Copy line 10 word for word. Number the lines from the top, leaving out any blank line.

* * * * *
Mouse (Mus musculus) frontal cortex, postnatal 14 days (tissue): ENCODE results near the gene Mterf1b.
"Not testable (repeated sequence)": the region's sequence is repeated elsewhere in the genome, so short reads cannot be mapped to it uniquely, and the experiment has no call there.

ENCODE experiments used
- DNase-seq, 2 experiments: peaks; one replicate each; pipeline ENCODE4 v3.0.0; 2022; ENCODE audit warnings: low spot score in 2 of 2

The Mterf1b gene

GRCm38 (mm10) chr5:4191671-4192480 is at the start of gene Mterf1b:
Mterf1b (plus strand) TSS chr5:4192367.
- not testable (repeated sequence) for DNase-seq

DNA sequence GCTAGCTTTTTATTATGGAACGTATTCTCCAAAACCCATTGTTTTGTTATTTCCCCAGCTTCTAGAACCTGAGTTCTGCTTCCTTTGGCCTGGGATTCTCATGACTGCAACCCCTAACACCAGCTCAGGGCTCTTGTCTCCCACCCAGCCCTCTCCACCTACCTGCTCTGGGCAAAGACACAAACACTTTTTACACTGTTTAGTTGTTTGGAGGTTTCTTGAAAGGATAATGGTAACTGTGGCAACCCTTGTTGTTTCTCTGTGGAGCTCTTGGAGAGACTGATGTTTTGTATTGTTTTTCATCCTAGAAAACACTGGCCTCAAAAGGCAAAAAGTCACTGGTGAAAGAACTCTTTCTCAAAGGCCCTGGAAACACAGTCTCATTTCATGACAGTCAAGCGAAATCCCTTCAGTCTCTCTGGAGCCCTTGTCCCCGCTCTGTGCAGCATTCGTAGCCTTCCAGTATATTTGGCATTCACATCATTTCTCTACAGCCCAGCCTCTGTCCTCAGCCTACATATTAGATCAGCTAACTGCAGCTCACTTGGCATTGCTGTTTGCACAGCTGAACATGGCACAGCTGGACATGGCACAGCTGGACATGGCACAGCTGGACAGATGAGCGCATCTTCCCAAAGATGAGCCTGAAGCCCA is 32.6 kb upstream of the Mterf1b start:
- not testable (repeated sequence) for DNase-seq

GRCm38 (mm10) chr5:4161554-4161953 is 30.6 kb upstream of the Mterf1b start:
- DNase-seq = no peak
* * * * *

- not testable (repeated sequence) for DNase-seq